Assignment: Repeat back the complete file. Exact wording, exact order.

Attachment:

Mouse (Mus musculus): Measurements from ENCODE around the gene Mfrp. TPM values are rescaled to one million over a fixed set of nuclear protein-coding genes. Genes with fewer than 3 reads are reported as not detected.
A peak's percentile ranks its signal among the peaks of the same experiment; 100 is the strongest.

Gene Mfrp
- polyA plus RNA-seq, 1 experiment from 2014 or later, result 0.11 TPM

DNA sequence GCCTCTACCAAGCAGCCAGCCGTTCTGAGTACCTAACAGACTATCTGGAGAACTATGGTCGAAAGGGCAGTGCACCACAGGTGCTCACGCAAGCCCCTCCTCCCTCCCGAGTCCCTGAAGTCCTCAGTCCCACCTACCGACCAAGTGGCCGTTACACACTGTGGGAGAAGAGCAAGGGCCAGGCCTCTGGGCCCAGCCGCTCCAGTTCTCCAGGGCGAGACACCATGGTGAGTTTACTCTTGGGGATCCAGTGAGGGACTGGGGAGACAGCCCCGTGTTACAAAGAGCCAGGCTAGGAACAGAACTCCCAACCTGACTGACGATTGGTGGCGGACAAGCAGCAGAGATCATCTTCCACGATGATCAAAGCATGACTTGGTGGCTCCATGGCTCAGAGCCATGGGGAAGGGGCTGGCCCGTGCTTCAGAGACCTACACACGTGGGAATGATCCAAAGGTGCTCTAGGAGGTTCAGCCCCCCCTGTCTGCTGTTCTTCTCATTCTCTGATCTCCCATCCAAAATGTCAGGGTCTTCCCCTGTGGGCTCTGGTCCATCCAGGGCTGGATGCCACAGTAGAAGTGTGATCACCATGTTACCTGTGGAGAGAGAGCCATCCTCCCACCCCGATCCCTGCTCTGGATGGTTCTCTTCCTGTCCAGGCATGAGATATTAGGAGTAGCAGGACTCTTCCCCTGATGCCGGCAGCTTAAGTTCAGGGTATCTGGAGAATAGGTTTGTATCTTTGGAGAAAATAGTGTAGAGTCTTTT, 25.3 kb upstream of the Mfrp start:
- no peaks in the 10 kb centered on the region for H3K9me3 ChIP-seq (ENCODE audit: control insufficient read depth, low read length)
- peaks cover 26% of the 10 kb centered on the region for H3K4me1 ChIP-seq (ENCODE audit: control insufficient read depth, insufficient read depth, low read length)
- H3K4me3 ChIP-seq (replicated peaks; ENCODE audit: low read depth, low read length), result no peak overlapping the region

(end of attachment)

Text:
Mouse (Mus musculus): Measurements from ENCODE around the gene Mfrp. TPM values are rescaled to one million over a fixed set of nuclear protein-coding genes. Genes with fewer than 3 reads are reported as not detected.
A peak's percentile ranks its signal among the peaks of the same experiment; 100 is the strongest.

Gene Mfrp
- polyA plus RNA-seq, 1 experiment from 2014 or later, result 0.11 TPM

DNA sequence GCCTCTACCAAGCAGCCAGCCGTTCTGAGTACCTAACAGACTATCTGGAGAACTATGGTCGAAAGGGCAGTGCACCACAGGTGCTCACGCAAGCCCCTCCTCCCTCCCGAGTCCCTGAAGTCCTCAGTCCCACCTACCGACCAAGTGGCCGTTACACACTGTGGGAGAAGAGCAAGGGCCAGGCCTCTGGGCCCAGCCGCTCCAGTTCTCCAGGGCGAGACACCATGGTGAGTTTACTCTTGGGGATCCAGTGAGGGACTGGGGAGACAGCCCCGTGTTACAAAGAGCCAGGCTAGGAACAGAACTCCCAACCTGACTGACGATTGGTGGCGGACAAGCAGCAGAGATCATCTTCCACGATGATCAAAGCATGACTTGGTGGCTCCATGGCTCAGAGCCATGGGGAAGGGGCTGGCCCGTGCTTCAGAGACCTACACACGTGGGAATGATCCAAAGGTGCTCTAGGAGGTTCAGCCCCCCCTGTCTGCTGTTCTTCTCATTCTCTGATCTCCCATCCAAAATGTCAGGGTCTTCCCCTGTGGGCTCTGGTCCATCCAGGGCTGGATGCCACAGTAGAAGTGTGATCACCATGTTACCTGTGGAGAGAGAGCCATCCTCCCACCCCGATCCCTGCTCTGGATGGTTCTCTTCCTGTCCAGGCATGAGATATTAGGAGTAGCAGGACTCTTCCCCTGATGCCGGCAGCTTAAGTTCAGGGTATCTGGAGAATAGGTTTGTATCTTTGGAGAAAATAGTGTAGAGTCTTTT, 25.3 kb upstream of the Mfrp start:
- no peaks in the 10 kb centered on the region for H3K9me3 ChIP-seq (ENCODE audit: control insufficient read depth, low read length)
- peaks cover 26% of the 10 kb centered on the region for H3K4me1 ChIP-seq (ENCODE audit: control insufficient read depth, insufficient read depth, low read length)
- H3K4me3 ChIP-seq (replicated peaks; ENCODE audit: low read depth, low read length), result no peak overlapping the region